The Maritime History of the Great Lakes
British Whig (Kingston, ON), 22 Oct 1897

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Reported Increase In Marine Disasters.

Detroit, Oct. 22nd - A Washington despatch says the report of the general superintendent of the treasury shows that, while there was an increase in marine disasters during the year to 669, the number of vessels totally lost was smaller than for several years, being but fifty-three, as compared with sixty-seven in 1896 and seventy-three in 1895.



A portion of the dock at the foot of Barrack street is being repaired.

The schooner Fabiola cleared this morning for Charlotte to load coal for this port.

The Laura D. arrived from Picton last evening with 2,500 bushels of rye for J. Richardson & Sons.

The schooner Fleetwing, Charlotte, was expected to arrive today at Swift's wharf with a cargo of coal.

The schooner Lyden (sic - Lydon ?), from Toronto, discharged 12,000 bushels of peas at the M.T. company's docks today.

Today the barge Fannie loaded 6,000 bushels of rye and 20,000 bushels of oats at Richardson & Sons' elevator for Montreal.

The steamer Bannockburn was floated out of the government dry dock today, repairs to her stem having been completed.

Called at Swift's wharf: steamers Lake Michigan, Montreal to Toronto; Corsican, Montreal to Hamilton; Hamilton, Hamilton to Montreal.

The sloop Two Brothers discharged 4,000 bushels of wheat at Richardsons' elevator yesterday, and cleared this morning for Consecon.

The work of constructing ways on which to launch one of the new steel barges building at the locomotive works for the M.T. company, has been begun, and early next week the craft will be placed in the element which in future will be her home.

A mud scow engaged in dredging the ship channel near Lachine, was sunk Wednesday afternoon, causing much delay and danger in traffic on the river. Six grain laden barges of the M.T. company's fleet had to be taken down one at a time. The steamers Bothnia and Persia struck heavily against the sunken scow, which is out of water about a foot. The channel at the spot is very narrow.

Welland Canal Report.

Port Dalhousie, Oct. 21st - down: steamer Gov. Smith, Chicago to Ogdensburg, general cargo.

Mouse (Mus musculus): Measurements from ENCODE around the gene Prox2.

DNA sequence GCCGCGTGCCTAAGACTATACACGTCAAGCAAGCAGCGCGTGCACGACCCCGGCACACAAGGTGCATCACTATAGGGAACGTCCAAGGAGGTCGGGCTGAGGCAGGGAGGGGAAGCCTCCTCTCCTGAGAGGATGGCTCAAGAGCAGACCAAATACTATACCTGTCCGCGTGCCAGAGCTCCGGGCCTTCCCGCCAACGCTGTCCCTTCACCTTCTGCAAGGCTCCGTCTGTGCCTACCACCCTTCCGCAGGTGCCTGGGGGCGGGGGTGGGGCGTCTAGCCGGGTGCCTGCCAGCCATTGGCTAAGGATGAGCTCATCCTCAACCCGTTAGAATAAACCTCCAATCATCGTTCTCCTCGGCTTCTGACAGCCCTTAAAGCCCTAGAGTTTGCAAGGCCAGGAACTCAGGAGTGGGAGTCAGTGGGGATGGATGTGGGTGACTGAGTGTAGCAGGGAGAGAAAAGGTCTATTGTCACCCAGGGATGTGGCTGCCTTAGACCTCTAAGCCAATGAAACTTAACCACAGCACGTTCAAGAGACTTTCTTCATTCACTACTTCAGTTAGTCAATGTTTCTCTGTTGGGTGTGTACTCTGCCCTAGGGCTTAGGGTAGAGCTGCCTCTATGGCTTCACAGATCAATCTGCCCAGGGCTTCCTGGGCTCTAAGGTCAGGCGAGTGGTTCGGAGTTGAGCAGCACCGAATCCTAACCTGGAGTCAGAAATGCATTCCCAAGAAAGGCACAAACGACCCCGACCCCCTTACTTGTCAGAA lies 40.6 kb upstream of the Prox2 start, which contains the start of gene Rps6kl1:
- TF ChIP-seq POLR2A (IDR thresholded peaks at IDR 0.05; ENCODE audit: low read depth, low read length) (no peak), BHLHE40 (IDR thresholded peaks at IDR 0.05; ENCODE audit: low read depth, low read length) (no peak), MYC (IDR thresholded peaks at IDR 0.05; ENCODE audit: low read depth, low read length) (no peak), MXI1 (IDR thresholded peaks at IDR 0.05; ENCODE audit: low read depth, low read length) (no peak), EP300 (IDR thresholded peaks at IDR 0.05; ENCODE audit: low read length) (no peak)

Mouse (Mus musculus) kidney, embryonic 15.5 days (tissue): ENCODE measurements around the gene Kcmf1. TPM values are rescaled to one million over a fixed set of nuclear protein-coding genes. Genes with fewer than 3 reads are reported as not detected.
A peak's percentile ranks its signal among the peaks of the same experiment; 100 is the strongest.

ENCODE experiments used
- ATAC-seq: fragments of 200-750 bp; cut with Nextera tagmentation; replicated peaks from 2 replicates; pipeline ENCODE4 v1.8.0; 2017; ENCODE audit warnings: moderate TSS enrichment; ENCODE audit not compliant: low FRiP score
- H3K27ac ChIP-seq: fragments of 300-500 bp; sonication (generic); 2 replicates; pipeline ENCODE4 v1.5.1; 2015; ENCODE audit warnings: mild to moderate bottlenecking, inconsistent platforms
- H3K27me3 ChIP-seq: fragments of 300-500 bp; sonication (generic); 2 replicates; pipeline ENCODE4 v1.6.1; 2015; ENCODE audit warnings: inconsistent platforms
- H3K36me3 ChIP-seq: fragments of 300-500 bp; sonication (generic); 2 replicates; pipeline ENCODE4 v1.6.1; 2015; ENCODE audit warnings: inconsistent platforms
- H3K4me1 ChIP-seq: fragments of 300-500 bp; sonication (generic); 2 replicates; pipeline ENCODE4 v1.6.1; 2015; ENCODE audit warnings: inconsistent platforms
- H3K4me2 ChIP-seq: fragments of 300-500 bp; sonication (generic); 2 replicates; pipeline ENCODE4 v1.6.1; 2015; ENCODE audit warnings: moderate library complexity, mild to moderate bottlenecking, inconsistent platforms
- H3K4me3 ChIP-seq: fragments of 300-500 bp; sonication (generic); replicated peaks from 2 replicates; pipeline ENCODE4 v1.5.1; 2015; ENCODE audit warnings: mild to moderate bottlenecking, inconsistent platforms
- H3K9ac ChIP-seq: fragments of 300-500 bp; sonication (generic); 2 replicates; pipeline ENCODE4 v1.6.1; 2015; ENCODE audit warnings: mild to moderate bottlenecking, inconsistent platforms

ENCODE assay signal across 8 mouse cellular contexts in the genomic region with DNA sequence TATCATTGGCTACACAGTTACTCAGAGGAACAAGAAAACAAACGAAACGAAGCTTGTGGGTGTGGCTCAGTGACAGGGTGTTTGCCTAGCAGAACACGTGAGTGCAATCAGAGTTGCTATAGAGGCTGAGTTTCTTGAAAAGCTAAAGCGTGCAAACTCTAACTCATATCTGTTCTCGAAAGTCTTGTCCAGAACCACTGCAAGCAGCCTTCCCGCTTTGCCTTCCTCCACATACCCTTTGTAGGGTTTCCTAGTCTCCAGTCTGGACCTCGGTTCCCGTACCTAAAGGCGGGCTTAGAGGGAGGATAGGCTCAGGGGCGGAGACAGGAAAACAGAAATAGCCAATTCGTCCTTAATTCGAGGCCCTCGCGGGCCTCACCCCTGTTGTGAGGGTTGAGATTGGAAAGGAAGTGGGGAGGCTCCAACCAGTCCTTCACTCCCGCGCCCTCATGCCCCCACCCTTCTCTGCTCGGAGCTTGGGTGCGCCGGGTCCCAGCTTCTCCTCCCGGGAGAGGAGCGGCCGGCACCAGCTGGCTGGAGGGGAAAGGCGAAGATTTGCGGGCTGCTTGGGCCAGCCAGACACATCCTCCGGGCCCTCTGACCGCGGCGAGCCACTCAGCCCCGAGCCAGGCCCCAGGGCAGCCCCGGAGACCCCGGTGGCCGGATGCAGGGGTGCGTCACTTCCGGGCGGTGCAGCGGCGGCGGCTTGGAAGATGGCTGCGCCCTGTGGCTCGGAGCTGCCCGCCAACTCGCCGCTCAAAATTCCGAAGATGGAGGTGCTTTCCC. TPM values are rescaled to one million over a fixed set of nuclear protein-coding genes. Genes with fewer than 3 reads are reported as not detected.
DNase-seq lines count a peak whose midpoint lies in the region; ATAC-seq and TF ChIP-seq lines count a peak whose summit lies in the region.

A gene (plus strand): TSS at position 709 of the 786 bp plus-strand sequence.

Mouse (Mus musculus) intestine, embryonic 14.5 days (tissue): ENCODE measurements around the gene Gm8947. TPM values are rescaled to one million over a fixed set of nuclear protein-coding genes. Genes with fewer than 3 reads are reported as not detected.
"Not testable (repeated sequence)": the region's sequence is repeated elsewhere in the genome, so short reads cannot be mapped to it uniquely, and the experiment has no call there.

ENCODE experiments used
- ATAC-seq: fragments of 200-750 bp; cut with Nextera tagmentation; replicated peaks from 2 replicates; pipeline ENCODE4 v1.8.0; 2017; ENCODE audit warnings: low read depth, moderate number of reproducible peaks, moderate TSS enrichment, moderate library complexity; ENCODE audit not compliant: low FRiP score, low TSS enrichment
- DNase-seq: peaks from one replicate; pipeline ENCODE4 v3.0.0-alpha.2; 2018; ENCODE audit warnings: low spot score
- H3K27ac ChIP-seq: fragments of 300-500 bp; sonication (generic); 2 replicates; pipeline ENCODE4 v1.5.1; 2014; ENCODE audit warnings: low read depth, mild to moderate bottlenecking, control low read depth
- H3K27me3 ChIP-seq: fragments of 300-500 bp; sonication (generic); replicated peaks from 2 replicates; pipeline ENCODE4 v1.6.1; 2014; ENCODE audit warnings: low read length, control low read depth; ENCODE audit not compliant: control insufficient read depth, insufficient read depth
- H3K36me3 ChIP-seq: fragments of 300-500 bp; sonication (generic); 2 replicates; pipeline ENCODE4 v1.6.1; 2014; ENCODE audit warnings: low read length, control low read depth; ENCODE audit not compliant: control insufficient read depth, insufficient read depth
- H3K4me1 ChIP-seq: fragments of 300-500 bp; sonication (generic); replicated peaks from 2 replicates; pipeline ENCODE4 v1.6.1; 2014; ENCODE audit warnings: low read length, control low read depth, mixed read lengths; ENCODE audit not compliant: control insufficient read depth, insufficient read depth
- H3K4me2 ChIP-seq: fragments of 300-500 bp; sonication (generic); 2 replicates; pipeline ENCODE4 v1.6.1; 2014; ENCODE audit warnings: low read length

Port Colborne, Oct. 21st - down: tug R.T. Wilmot and barge Betts, Bay City to the coast; Algonquin, Duluth to Prescott, wheat; schooner St. Louis, Sandusky to Toronto, coal.

The iron tug R.W. Wilmot, built in Bay City and bound for New Orleans, by the St. Lawrence canals to the ocean, passed down the canal this morning. She is a fine looking tug and fully equipped with all the modern improvements. Her electric lights made a brilliant display. She has the barge Betts in tow, with pontoons to be used in the lower canals to float her. She is drawing thirteen feet nine inches aft and eleven feet forward, deeper than there is water to float her in the canals.

Mail Line Announcements.

Sir Frank Smith, Toronto, has bought 600 shares of the R. & O. stock, and may get on the board. The contracts have been signed for the building of the two new boats. They will cost $275,000 each. An interesting announcement is made that the earnings for the fall season, viz., since September 15th, have shown a $15,000 increase.

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22 Oct 1897
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Geographic Coverage:
  • Ontario, Canada
    Latitude: 44.22976 Longitude: -76.48098
Rick Neilson
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pd [more details]
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Public domain: Copyright has expired according to the applicable Canadian or American laws. No restrictions on use.
Maritime History of the Great Lakes
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British Whig (Kingston, ON), 22 Oct 1897